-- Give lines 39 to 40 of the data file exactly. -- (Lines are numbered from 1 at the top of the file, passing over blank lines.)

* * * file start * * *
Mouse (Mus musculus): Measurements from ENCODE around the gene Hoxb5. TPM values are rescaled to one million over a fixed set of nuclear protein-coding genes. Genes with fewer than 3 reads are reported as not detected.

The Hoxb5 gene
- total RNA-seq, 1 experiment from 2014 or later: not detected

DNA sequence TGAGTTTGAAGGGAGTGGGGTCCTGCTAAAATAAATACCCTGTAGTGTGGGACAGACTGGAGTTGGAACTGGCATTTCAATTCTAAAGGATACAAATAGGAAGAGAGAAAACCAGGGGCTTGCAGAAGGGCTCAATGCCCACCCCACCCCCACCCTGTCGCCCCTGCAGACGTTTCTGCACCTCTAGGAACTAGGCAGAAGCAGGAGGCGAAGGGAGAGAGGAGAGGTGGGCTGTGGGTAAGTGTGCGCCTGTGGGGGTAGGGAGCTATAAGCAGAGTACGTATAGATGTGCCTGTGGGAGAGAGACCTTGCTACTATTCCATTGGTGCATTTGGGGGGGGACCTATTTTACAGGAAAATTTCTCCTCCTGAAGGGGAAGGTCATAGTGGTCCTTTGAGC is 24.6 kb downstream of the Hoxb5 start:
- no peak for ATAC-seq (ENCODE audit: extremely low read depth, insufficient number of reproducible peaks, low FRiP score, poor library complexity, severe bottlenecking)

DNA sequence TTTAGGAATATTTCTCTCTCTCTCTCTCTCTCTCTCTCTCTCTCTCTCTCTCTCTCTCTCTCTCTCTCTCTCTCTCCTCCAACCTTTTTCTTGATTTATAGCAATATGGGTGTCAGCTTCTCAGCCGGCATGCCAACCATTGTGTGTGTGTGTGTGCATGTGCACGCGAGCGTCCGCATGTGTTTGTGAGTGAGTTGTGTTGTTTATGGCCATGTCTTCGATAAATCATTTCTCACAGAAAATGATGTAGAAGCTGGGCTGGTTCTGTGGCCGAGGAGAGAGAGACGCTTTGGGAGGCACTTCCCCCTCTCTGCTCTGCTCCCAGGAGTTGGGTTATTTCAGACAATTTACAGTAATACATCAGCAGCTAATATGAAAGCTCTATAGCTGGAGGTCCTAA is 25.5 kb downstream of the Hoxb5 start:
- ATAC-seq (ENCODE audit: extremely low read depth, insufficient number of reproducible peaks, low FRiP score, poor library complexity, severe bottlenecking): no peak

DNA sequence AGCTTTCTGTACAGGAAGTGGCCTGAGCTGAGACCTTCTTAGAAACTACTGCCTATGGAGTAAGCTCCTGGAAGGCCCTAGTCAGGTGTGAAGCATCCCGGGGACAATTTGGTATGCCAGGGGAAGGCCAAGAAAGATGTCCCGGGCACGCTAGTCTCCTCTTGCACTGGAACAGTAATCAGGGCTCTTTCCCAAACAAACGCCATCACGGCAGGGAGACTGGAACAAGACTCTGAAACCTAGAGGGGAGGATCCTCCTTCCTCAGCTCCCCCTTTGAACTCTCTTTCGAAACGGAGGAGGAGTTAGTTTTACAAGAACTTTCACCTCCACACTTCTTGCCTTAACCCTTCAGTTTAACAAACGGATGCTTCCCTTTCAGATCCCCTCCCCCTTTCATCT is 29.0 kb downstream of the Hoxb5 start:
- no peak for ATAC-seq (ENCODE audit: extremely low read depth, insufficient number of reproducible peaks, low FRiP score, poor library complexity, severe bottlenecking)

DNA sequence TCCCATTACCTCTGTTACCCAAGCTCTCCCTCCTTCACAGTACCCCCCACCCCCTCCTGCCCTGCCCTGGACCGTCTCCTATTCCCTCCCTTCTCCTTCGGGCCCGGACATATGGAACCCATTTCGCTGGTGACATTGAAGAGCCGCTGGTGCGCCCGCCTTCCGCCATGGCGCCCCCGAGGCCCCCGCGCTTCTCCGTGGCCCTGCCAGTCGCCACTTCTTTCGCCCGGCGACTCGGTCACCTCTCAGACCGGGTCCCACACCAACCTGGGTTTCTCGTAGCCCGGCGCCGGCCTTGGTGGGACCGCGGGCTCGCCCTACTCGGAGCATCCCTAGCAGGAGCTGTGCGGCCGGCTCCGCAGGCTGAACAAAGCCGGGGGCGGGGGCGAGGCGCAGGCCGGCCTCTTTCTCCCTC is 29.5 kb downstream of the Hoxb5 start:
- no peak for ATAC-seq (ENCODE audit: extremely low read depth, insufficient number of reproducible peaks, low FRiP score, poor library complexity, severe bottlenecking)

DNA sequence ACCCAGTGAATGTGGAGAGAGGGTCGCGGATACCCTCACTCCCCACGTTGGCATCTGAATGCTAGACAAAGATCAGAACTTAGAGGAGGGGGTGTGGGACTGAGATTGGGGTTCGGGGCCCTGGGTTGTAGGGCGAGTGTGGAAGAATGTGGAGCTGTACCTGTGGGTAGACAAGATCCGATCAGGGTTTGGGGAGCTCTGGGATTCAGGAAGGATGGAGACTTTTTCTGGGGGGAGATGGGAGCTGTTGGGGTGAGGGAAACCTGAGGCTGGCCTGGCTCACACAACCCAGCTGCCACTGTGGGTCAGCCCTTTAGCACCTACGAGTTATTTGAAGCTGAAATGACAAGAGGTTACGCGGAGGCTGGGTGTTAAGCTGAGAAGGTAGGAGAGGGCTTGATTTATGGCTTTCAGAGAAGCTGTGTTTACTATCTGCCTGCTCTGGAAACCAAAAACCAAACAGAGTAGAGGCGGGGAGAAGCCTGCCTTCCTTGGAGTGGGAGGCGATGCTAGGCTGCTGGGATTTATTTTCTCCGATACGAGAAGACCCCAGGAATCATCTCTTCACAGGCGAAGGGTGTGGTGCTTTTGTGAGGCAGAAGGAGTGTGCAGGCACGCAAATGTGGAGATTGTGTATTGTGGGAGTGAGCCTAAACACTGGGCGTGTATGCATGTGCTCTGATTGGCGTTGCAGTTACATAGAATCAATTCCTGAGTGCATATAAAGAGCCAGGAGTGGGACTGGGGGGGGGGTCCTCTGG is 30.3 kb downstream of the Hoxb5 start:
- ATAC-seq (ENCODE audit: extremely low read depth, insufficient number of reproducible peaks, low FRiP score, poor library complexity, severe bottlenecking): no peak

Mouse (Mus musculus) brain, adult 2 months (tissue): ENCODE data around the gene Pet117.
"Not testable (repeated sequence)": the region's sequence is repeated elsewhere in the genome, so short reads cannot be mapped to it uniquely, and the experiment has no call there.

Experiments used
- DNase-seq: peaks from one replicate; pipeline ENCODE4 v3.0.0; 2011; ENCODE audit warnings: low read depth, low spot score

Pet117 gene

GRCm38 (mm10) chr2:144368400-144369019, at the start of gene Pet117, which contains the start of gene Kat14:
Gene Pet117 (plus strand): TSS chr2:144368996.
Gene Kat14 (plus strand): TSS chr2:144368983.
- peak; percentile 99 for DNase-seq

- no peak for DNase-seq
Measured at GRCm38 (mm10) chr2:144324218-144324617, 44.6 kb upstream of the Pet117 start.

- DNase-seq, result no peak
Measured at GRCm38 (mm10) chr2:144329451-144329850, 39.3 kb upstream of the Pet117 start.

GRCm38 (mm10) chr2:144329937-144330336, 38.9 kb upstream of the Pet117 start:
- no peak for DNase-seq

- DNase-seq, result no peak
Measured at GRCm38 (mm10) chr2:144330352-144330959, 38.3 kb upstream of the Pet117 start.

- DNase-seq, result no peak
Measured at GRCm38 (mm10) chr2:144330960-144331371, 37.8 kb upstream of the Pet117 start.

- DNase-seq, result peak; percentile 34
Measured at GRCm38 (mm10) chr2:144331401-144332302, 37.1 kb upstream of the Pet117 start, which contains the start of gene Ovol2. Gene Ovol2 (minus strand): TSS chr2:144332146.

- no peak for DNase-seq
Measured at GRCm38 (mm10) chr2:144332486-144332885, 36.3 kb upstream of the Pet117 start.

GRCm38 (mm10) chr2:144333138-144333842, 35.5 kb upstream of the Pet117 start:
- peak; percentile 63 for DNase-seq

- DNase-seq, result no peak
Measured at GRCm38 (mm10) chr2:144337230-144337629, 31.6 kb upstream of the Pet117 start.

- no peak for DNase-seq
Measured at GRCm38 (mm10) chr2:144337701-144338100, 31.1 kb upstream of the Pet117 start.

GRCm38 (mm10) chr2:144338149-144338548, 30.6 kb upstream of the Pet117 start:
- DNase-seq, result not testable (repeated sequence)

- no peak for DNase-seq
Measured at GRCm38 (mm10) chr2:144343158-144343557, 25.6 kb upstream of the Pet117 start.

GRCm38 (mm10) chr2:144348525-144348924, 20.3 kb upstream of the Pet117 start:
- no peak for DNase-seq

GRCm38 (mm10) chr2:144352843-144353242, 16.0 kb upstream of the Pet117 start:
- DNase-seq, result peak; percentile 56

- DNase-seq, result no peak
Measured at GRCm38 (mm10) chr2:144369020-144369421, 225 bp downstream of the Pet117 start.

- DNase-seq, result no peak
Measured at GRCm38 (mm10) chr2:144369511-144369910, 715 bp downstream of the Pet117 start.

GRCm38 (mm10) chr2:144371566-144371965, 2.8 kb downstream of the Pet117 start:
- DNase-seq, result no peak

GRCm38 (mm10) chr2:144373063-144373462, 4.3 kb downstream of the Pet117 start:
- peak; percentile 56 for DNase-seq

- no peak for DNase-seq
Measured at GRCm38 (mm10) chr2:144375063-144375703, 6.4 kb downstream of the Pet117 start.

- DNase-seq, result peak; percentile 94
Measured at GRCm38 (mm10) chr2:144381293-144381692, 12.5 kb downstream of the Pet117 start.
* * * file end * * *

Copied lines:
- DNase-seq, result no peak
Measured at GRCm38 (mm10) chr2:144337230-144337629, 31.6 kb upstream of the Pet117 start.